Artificial intelligence to examine biopsy tissue samples

Enginyers d'UCLA han donat amb una tinció virtual d'imatges de teixits biopsiats amb aprenentatge profund


In extreme life or death situations, a quick and accurate diagnosis is essential to help pathologists look for signs of disease. Last August, engineers at the University of California (UCLA) unveiled a method to improve diagnostic tools that examine biopsied tissue samples. Through an artificial intelligence system, tissue images are a are virtual stained in a much faster and more accurate manner than previously.

Haematoxylin and eosin (H&E) staining is one of the most widely used in medical diagnosis. Under the microscope, pathologists examine tissue samples from biopsies stained with special dyes to improve colour and contrast. However, additional stains are sometimes needed to increase the contrast and colour of the components of the tissue. Although special stains provide a better diagnostic image, they often require much longer tissue preparations, higher control, and are more costly.

To speed up the process, UCLA researchers have created a computational technique with artificial intelligence that transforms images of previously stained H&E tissues into new ones with special stains added.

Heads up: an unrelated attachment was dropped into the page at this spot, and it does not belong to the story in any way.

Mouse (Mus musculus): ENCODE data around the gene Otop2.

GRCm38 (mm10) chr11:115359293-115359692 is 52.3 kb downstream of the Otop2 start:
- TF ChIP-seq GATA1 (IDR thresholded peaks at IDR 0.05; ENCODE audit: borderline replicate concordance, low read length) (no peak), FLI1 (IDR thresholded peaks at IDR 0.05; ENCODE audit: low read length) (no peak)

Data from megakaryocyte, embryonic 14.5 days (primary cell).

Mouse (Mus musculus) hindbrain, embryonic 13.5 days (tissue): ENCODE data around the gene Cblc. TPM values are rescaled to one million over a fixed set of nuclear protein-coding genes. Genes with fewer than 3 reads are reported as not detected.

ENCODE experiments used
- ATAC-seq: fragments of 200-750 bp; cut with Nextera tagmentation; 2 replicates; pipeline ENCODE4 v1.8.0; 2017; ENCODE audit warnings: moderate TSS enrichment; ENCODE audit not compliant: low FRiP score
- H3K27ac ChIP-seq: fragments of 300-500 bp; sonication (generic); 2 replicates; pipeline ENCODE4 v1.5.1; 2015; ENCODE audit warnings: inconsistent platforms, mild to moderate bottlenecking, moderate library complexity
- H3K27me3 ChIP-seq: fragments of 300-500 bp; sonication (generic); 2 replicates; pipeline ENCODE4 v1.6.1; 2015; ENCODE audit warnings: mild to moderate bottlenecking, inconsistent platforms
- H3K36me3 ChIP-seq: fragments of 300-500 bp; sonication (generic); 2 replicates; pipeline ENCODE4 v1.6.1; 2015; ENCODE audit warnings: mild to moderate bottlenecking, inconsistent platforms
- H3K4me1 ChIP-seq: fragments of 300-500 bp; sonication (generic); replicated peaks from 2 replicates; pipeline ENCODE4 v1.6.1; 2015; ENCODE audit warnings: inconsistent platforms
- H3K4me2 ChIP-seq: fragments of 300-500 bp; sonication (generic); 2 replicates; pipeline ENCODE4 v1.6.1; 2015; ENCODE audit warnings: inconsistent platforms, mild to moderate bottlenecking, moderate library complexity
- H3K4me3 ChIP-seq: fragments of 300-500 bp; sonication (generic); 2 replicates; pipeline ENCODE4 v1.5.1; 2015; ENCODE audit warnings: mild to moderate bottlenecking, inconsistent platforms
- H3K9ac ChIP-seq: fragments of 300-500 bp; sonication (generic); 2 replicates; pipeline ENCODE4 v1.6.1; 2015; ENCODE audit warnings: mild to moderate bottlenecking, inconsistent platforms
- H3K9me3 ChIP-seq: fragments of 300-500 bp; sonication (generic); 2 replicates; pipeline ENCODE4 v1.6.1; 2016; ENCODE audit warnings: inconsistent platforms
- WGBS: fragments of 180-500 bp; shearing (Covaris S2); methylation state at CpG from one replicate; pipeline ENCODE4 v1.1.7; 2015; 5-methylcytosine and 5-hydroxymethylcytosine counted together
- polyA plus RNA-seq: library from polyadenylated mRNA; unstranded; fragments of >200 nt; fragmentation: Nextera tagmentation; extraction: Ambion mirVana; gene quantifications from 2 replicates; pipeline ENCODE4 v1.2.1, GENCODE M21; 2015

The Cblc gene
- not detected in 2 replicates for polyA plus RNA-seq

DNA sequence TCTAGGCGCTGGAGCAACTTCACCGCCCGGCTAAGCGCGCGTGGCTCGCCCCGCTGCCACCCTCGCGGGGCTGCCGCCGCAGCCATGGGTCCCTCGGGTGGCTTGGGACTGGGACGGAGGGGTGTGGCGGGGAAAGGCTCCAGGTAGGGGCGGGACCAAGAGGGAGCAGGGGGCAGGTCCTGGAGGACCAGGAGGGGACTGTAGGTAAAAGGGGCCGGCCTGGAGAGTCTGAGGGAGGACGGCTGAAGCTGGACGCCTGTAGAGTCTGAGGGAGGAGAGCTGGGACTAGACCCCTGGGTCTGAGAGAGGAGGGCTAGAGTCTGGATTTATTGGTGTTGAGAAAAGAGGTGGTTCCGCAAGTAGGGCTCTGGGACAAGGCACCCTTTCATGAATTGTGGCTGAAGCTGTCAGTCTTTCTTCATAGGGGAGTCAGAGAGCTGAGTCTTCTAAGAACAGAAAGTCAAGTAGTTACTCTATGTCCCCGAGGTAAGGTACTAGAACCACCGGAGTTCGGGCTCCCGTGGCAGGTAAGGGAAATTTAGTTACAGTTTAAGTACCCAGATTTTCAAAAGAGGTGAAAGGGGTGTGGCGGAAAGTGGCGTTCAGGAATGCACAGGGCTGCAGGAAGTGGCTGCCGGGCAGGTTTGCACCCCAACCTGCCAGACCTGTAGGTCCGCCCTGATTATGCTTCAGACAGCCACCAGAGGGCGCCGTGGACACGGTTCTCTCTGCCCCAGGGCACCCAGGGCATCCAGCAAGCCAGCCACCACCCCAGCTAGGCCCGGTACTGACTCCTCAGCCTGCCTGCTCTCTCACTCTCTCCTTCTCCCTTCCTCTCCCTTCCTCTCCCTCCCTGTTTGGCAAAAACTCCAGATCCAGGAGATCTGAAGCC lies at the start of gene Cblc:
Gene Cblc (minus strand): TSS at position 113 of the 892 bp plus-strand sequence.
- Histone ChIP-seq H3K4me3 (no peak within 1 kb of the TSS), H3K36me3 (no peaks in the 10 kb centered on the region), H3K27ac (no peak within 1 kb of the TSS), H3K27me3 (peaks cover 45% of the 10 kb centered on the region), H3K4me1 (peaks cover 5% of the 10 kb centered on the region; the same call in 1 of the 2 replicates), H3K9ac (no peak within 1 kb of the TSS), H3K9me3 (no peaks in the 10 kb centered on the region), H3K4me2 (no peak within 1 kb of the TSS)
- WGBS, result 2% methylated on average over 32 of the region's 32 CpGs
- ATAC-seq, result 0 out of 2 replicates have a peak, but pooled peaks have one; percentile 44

Less than a minute

According to the researchers, this process can be achieved with AI in less than a minute per tissue sample, compared to the hours currently spent. “Speed and accuracy are important in diagnosing medical conditions, such as organ transplant rejection. Rapid diagnosis enables rapid treatment”, said lead researcher Aydogan Ozcan during the presentation. “We have developed a technique based on deep learning that eliminates the need for special stains by histopathologists,” Ozcan added.

The team of scientists demonstrated the AI-based technique by generating a complete panel of special stains for kidney tissue, using deep neural networks trained in H&E stained tissue biopsy images. Since the technique is applied to existing images, the researchers stressed that it would be easy to adopt, as it does not require any change in the current tissue processing workflow used in pathology laboratories.